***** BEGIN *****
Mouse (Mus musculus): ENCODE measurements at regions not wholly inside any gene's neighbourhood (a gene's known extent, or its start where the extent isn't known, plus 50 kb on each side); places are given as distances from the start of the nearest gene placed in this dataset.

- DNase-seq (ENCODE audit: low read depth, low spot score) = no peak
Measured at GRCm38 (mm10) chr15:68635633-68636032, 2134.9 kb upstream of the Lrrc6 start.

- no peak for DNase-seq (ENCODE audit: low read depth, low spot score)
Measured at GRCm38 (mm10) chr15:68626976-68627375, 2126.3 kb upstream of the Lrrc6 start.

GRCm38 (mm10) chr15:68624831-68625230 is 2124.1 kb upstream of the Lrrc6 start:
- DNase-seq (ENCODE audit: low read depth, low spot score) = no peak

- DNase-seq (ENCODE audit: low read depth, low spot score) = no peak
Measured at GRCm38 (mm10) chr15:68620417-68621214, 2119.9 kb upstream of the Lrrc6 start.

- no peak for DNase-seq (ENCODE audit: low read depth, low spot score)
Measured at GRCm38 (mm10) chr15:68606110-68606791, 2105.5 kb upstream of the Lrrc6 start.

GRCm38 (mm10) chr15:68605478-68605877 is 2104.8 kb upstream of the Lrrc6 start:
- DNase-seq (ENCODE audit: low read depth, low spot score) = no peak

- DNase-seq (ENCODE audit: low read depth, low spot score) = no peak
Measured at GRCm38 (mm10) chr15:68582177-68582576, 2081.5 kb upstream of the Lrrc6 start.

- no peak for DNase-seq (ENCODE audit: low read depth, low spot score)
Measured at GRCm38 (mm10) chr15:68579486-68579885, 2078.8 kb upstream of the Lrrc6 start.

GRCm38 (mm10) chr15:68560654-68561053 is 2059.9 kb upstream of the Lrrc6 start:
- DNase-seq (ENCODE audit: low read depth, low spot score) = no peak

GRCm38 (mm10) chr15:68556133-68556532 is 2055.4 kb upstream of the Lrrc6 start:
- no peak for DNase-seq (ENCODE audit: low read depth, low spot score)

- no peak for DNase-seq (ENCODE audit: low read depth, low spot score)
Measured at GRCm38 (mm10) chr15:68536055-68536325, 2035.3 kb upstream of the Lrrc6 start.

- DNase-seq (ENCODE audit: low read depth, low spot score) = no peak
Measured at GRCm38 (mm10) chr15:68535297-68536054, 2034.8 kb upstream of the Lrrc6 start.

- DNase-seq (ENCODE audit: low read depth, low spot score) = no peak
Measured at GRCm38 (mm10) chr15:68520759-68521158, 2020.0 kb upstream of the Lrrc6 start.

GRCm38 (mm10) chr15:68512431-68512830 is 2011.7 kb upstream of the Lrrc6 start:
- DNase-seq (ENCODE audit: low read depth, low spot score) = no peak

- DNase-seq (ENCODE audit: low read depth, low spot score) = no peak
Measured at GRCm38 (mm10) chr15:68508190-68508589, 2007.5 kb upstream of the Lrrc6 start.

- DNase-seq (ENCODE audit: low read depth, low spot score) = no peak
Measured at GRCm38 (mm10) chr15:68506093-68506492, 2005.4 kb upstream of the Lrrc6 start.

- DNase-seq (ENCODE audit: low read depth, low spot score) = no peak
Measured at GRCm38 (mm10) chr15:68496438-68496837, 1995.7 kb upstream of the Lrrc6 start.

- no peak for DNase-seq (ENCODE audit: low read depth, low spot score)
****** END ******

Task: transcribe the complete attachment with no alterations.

Mouse (Mus musculus): ENCODE measurements at regions not wholly inside any gene's neighbourhood (a gene's known extent, or its start where the extent isn't known, plus 50 kb on each side); places are given as distances from the start of the nearest gene placed in this dataset.

- DNase-seq (ENCODE audit: low read depth, low spot score) = no peak
Measured at GRCm38 (mm10) chr15:68635633-68636032, 2134.9 kb upstream of the Lrrc6 start.

- no peak for DNase-seq (ENCODE audit: low read depth, low spot score)
Measured at GRCm38 (mm10) chr15:68626976-68627375, 2126.3 kb upstream of the Lrrc6 start.

GRCm38 (mm10) chr15:68624831-68625230 is 2124.1 kb upstream of the Lrrc6 start:
- DNase-seq (ENCODE audit: low read depth, low spot score) = no peak

- DNase-seq (ENCODE audit: low read depth, low spot score) = no peak
Measured at GRCm38 (mm10) chr15:68620417-68621214, 2119.9 kb upstream of the Lrrc6 start.

- no peak for DNase-seq (ENCODE audit: low read depth, low spot score)
Measured at GRCm38 (mm10) chr15:68606110-68606791, 2105.5 kb upstream of the Lrrc6 start.

GRCm38 (mm10) chr15:68605478-68605877 is 2104.8 kb upstream of the Lrrc6 start:
- DNase-seq (ENCODE audit: low read depth, low spot score) = no peak

- DNase-seq (ENCODE audit: low read depth, low spot score) = no peak
Measured at GRCm38 (mm10) chr15:68582177-68582576, 2081.5 kb upstream of the Lrrc6 start.

- no peak for DNase-seq (ENCODE audit: low read depth, low spot score)
Measured at GRCm38 (mm10) chr15:68579486-68579885, 2078.8 kb upstream of the Lrrc6 start.

GRCm38 (mm10) chr15:68560654-68561053 is 2059.9 kb upstream of the Lrrc6 start:
- DNase-seq (ENCODE audit: low read depth, low spot score) = no peak

GRCm38 (mm10) chr15:68556133-68556532 is 2055.4 kb upstream of the Lrrc6 start:
- no peak for DNase-seq (ENCODE audit: low read depth, low spot score)

- no peak for DNase-seq (ENCODE audit: low read depth, low spot score)
Measured at GRCm38 (mm10) chr15:68536055-68536325, 2035.3 kb upstream of the Lrrc6 start.

- DNase-seq (ENCODE audit: low read depth, low spot score) = no peak
Measured at GRCm38 (mm10) chr15:68535297-68536054, 2034.8 kb upstream of the Lrrc6 start.

- DNase-seq (ENCODE audit: low read depth, low spot score) = no peak
Measured at GRCm38 (mm10) chr15:68520759-68521158, 2020.0 kb upstream of the Lrrc6 start.

GRCm38 (mm10) chr15:68512431-68512830 is 2011.7 kb upstream of the Lrrc6 start:
- DNase-seq (ENCODE audit: low read depth, low spot score) = no peak

- DNase-seq (ENCODE audit: low read depth, low spot score) = no peak
Measured at GRCm38 (mm10) chr15:68508190-68508589, 2007.5 kb upstream of the Lrrc6 start.

- DNase-seq (ENCODE audit: low read depth, low spot score) = no peak
Measured at GRCm38 (mm10) chr15:68506093-68506492, 2005.4 kb upstream of the Lrrc6 start.

- DNase-seq (ENCODE audit: low read depth, low spot score) = no peak
Measured at GRCm38 (mm10) chr15:68496438-68496837, 1995.7 kb upstream of the Lrrc6 start.

- no peak for DNase-seq (ENCODE audit: low read depth, low spot score)